Open Sourcing: The Future of IP in the Face of the Digital Age
By Dan Billings
Have you ever discussed with your friends ways to improve your favorite video game? Have you ever wanted to make those changes yourself? Oftentimes, with the right resources and know how, you can make a considerable amount of changes to store bought products. However, because of current IP laws, those changes are usually illegal to make and certainly illegal to share.
Generally, when you buy a new computer program, there are dozens of copyrights, trademarks, and patents associated with the software: the code that the program is written in can be patented (under certain circumstances), the images can be copyrighted, and the name can be trademarked. All of these processes can be quite expensive. For example, the cost of obtaining a patent can range from $10,000 to $100,000, depending on the scope of protection that programmer prefers. Although this seems like an outrageous cost, the financial benefits of a patented piece of code could amount to millions of dollars. But, the years that the patent process can take and the amount of money required to do so could cause some innovators to miss a time-sensitive opportunity.
Intellectual property law, referred to as IP law, is a field of law that covers copyrights, trademarks, and patents. In the wake of Napster and P2P networking, protecting IP is a legal request in high demand. Traditional media companies have teams on-staff searching for ways to protect their property as well as catch offenders. However, similar to how Terrence Kole found himself out of his league when he started his own law firm in the comedy Kole’s Law, many recent law school graduates who enter a job market as IP specialists will find themselves in over their heads due to rapidly changing technologies and business models. With the Internet allowing an easy way to share many works that would generally be covered with IP protections – such as software, music, and books – many wonder if IP will have much of a future, especially if software companies decide to allow users to manipulate their software and redistribute it. Many are doing just that – some even giving away their products for free.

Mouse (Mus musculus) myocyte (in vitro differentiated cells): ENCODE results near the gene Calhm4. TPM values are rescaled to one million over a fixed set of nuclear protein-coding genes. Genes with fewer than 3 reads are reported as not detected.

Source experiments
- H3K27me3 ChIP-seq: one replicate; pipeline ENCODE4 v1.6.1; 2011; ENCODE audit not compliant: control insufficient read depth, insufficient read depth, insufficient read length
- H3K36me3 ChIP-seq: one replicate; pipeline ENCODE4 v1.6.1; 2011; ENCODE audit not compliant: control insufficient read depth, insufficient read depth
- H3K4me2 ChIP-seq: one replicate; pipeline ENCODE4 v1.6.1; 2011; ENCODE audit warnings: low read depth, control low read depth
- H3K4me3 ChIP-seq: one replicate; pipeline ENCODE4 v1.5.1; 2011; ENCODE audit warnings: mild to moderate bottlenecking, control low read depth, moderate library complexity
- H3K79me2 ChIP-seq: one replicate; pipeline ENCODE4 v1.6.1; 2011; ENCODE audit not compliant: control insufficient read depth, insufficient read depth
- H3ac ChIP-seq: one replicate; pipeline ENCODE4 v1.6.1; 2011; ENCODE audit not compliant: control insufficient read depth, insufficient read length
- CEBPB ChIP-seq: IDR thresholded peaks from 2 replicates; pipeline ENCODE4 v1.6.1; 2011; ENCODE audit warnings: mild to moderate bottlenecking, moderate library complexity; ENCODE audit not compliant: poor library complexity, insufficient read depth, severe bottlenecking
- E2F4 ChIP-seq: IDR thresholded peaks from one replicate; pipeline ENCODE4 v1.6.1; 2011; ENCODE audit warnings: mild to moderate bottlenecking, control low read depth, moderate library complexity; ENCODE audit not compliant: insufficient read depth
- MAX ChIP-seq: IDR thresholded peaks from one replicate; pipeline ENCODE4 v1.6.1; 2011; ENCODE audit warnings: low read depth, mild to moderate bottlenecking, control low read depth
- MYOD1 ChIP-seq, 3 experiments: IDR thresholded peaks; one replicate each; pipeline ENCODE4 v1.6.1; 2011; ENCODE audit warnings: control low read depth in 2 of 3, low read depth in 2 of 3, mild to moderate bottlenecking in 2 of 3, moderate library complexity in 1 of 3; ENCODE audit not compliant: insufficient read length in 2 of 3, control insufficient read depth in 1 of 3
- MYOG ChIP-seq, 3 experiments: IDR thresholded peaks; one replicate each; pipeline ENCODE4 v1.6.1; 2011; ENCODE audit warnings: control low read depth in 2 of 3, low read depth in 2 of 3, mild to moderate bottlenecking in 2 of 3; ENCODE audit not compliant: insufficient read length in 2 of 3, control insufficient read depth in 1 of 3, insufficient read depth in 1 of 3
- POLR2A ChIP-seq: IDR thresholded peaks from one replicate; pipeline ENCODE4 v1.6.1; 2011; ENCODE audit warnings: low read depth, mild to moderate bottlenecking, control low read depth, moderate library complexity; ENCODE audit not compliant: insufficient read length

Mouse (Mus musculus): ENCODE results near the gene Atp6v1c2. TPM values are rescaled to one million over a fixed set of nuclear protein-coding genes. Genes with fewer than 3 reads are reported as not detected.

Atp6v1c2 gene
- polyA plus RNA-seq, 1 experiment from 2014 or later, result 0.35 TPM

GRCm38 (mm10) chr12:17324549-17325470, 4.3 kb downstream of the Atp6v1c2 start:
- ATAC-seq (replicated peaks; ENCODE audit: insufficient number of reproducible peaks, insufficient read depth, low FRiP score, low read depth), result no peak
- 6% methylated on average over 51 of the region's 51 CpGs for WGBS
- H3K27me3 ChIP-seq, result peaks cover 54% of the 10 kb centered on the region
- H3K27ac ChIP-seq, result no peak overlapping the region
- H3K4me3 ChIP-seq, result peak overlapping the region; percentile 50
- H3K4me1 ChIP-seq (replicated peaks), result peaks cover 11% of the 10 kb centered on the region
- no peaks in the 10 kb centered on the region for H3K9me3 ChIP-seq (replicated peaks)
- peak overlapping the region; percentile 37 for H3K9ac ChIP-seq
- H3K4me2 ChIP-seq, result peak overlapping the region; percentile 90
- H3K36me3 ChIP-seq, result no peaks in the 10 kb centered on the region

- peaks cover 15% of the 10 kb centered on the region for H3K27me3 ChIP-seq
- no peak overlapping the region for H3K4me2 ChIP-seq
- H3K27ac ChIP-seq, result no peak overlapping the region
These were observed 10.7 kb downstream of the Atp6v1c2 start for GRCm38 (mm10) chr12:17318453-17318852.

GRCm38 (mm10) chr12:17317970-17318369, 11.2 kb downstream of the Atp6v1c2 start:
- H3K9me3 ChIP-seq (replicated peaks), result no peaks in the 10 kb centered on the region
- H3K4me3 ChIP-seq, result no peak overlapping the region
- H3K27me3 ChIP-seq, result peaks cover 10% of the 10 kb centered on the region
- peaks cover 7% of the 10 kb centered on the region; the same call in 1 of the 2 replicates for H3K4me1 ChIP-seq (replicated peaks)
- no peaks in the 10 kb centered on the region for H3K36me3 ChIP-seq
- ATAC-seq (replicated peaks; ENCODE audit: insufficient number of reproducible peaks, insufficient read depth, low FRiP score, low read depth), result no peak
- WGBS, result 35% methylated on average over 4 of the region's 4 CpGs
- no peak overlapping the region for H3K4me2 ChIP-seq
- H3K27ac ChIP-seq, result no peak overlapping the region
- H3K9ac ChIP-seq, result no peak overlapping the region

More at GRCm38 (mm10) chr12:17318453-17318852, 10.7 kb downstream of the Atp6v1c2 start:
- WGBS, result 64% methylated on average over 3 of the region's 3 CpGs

Kole’s Law – Episode 1
Open sourcing is a term that’s been around for over a decade – allowing users to bypass traditional IP protection in order to build a larger sense of community for creative individuals in many different fields. It can be applied to any number of fields, from cooking to biotechnology. Open source software, as it applies to the recent explosion in digital applications, allows you to adapt programs by adding new features, changing the code, and reshaping the software to fit your needs.
The Open Source Initiative is an organization built around educating the public about the benefits of open source software. They advocate the collaborative motives of bringing people together to design the best software possible for non-proprietary purposes. Participating companies provide the underlying code for the software at no cost and then advocate that users adapt, copy, and modify the program. In return, they ask that the users allow others to download, modify, and adapt the software that they created from the underlying code. One of the prime examples of open-source software is the operating system Linux. As an alternative to Microsoft Windows, Linux allows users to use, modify, or adapt the underlying source code for commercial or non-commercial purposes. More than 90% of the world’s supercomputers use Linux.